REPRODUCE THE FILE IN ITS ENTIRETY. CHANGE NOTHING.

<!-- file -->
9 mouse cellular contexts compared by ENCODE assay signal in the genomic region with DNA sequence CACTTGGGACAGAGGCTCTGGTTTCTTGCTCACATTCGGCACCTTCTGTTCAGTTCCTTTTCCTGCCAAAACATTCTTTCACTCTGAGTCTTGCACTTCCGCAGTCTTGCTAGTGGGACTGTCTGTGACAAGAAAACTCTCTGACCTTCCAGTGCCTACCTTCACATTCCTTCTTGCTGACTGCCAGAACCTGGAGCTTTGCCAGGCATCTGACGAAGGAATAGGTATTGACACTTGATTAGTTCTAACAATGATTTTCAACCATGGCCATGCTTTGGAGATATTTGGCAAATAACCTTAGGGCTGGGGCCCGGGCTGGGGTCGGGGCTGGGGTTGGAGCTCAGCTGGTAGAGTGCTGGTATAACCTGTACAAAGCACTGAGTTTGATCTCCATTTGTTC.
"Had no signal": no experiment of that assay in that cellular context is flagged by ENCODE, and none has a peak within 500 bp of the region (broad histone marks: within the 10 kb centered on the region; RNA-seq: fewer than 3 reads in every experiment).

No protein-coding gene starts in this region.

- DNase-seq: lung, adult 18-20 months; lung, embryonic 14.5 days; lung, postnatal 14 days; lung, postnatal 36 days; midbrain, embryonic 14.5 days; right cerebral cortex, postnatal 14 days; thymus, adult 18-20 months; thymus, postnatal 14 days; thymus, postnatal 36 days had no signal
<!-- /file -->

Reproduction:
9 mouse cellular contexts compared by ENCODE assay signal in the genomic region with DNA sequence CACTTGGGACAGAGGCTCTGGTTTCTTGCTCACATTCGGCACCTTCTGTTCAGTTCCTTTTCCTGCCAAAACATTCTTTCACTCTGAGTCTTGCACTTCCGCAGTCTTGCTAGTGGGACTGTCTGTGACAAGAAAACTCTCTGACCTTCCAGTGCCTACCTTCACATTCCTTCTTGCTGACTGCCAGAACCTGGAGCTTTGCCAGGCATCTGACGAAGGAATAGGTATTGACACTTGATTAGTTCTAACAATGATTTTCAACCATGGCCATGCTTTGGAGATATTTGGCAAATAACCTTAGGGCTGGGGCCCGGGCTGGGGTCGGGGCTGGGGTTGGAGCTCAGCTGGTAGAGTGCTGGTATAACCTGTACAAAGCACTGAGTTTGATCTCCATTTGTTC.
"Had no signal": no experiment of that assay in that cellular context is flagged by ENCODE, and none has a peak within 500 bp of the region (broad histone marks: within the 10 kb centered on the region; RNA-seq: fewer than 3 reads in every experiment).

No protein-coding gene starts in this region.

- DNase-seq: lung, adult 18-20 months; lung, embryonic 14.5 days; lung, postnatal 14 days; lung, postnatal 36 days; midbrain, embryonic 14.5 days; right cerebral cortex, postnatal 14 days; thymus, adult 18-20 months; thymus, postnatal 14 days; thymus, postnatal 36 days had no signal